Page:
The Los Angeles Dodgers and World Series Champion San Francisco Giants have taken up most of the spotlight this offseason, deservedly so, but it’s the Colorado Rockies that could surprise baseball in 2013.
Injuries to key players and consistently poor starting pitching shattered the Rockies' hopes and expectations for the 2012 season. Competing in a division that consisted of just one playoff-bound team, the Rox stringed together a 98-loss season and the third-worst record in the majors.
With the Giants, Dodgers and Diamondbacks coming off active offseasons, it’s going to prove difficult for the Rockies to compete in the NL West.
But they can get it done.
The Rockies had two glaring problems last year: They couldn’t pitch and they couldn’t field. The team ended with the worst team ERA in baseball at 5.22 and the most committed errors with 122, despite an offense that managed 758 runs.
The Rockies had 14 different pitchers starting games for them last season. They had absolutely no stability in the rotation. Jeff Francis, who went 6-7 with a 5.58 ERA, led the team with just 24 games started.
This season, the Rockies will have a set rotation and stability, pending everyone stays healthy.
The rotation begins with 25-year-old Jhoulys Chacin, who spent most of 2012 bouncing between the rotation and the DL. Chacin recently agreed to a two-year/ $6.5 million deal with the Rockies and is poised to be the ace of the rotation. Chacin shared success with catcher Wilin Rosario last season. The battery combined for a 3.02 ERA in 11 starts.
If Chacin can keep his heath in check, he could give the Rockies 30 quality starts this season.
Another pitcher who has the chance to be the catalyst behind this rotation is Jorge De La Rosa. De La Rosa underwent Tommy John surgery in June 2011 and had three poor starts towards the end of last season.
The 31-year-old Mexico native was the Rockies’ best pitcher in 2011 before injuring his elbow. If De La Rosa can return to form, he could be a major contributor to the success of this rotation.
The biggest component towards the potential success of this Rockies rotation has to be their new pitching coach, Jim Wright. Wright took over for Bob Apodaca after it became rather obvious Rockies pitching was in jeopardy.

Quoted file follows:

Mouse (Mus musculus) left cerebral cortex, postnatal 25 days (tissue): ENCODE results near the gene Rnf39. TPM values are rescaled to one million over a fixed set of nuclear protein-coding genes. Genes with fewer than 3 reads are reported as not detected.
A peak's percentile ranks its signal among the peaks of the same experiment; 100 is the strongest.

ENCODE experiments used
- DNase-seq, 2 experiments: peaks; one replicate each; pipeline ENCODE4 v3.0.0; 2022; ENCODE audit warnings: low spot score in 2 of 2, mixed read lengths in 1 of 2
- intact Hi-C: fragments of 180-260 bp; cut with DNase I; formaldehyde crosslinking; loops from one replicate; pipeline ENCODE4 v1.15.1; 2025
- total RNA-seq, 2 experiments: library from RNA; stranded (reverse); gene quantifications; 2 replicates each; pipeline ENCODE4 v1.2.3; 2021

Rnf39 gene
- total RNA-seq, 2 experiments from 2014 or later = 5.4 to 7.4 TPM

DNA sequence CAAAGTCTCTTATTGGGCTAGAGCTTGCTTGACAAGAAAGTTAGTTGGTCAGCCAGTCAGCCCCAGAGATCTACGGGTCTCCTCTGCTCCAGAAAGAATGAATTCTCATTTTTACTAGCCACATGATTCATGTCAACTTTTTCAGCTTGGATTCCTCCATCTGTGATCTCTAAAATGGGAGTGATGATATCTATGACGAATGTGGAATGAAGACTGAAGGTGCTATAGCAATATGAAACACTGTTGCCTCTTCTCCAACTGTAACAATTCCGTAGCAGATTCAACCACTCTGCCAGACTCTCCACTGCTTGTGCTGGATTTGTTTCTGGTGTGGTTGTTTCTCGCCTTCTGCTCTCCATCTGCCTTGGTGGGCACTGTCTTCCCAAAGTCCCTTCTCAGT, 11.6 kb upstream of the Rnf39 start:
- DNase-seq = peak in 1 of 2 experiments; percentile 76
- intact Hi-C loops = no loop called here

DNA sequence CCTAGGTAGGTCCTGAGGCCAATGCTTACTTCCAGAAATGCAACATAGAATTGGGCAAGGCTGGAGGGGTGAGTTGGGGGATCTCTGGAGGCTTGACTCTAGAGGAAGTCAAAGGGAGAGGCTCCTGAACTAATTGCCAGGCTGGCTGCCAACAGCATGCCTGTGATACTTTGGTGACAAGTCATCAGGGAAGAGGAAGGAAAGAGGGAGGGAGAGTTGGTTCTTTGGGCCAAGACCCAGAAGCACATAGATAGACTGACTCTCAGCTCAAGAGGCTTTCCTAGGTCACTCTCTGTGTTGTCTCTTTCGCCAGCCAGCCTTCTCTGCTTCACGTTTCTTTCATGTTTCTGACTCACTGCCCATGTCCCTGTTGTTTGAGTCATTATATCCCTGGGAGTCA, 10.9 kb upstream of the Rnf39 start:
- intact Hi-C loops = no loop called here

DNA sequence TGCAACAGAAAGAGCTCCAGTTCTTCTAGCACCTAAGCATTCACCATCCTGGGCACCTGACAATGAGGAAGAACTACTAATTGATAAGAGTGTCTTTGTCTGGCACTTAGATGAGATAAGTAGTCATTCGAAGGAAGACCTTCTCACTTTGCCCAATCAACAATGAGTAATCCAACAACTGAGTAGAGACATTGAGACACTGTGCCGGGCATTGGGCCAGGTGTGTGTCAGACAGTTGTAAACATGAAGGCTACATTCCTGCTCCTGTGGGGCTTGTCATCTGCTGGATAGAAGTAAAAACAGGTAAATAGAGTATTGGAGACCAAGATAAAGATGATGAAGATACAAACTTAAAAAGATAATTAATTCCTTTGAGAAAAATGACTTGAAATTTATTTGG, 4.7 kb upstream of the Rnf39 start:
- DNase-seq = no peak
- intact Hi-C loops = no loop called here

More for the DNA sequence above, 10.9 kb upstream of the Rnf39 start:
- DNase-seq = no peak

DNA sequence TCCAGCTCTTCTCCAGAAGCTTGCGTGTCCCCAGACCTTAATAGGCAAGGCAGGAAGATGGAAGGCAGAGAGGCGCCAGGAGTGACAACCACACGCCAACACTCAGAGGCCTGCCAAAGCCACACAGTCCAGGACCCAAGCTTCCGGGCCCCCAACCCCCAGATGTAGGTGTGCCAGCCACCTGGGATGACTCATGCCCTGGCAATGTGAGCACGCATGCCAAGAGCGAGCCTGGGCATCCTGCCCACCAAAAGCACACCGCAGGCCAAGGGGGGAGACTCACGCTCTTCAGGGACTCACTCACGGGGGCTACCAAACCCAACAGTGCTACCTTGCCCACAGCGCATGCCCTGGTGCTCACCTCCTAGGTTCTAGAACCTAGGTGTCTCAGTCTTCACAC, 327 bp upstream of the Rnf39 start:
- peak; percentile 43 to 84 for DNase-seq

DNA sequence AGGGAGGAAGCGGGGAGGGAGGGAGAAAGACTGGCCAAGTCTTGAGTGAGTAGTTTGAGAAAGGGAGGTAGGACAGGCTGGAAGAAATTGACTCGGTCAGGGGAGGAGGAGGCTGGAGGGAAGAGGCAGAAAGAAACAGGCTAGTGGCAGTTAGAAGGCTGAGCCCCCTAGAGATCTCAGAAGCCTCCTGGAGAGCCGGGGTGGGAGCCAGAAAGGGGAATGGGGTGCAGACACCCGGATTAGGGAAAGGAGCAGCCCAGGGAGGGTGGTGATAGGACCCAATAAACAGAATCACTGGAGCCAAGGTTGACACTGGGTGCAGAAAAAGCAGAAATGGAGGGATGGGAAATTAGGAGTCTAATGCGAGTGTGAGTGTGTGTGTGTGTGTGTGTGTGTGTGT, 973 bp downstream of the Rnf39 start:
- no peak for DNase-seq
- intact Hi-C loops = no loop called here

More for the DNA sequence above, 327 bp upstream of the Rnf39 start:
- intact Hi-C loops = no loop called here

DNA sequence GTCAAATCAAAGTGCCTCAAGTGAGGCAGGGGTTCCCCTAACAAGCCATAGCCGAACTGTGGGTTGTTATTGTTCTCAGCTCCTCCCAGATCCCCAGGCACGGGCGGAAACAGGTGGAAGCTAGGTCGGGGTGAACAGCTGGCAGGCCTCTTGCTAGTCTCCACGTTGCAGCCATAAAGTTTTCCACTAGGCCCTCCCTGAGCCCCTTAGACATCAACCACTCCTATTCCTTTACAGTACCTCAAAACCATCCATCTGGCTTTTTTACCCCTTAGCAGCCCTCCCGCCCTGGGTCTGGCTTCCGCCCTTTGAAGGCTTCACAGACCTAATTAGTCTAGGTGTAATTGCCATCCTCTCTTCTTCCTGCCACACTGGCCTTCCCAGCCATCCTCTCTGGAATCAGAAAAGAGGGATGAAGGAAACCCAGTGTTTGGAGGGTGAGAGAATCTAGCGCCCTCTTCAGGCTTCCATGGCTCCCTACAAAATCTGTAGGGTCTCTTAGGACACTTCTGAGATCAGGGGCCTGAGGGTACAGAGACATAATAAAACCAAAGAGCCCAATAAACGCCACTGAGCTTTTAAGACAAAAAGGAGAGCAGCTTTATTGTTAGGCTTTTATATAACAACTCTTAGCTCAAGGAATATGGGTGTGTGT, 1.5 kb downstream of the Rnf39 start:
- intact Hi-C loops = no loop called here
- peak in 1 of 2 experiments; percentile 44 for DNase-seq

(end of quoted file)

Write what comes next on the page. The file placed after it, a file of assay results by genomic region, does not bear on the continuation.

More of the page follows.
Wright served as the Rockies’ bullpen coach from 2008 to 2011. In the hitter-friendly Coors Field, Wright’s pen recorded sub-four ERAs in 2010 and 2011.
Jim Wright in combination with a healthy, experienced rotation should greatly improve last season’s 5.22 team ERA.
On top of the new pitching philosophy comes a rejuvenated lineup. A healthy Troy Tulowitzki will be integrated into a lineup that ranked No. 6 in baseball last season in runs.
The face of the franchise, Todd Helton, will also be returning off injury in what’s likely to be his final season.
Michael Cuddyer, who joined the long list of Rockies on the DL in August, will also be returning at full strength. Cuddyer should add at least 20 home runs and 80 RBI to this already formidable offense.
With a healthy starting lineup in place for the Rockies, where will Tyler Colvin find his niche?
Colvin was one of the most productive Rockies offensively in 2012. The 27-year-old posted an unprecedented .290 average with 18 home runs and 72 RBI filling in for Cuddyer and Helton last season.
This season, Colvin will provide first-year manager Walt Weiss with a viable option off the bench, allowing Helton and Cuddyer significant rest to maintain their health throughout the season.
Fielding is the final and most likely the toughest component for this franchise to fix. Sure, players like Helton and Cuddyer will certainly help the percentage, but it’s not an easy fix.
Weiss should spend a significant portion of spring training concentrating on fielding. From starters to utility men, rookies to veterans, each player should get their reps at their respective positions.
Where will the Rockies finish in the NL West this season?
Specifically, third base had the most errors in 2012. With Chris Nelson and Jordan Pacheco likely splitting time at the position in 2013, Weiss should make sure they’re up to par with the glove.
If the Rockies can stay healthy through the entirety of 2013, they could be a serious threat to the Dodgers and World Series Champion Giants in the NL West.